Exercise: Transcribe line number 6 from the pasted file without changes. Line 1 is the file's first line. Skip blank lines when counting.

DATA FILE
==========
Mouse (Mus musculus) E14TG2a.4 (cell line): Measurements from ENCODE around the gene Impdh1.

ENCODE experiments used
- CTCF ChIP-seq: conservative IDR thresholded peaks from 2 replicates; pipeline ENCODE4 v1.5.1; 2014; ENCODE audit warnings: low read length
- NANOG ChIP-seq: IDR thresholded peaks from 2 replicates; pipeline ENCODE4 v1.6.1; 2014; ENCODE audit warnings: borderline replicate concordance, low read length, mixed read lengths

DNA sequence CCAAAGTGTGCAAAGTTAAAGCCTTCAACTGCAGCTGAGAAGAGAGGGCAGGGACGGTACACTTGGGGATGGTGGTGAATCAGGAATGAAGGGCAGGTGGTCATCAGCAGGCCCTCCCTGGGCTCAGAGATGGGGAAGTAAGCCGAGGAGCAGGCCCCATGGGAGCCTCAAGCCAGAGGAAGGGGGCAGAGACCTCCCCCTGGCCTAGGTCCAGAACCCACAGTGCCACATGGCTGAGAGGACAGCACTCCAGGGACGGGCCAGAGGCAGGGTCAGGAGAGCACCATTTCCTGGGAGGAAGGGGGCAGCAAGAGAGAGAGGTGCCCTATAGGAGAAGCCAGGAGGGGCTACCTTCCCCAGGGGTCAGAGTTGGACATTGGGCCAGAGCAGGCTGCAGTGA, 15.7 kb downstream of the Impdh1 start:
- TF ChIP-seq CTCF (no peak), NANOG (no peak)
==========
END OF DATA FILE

- TF ChIP-seq CTCF (no peak), NANOG (no peak)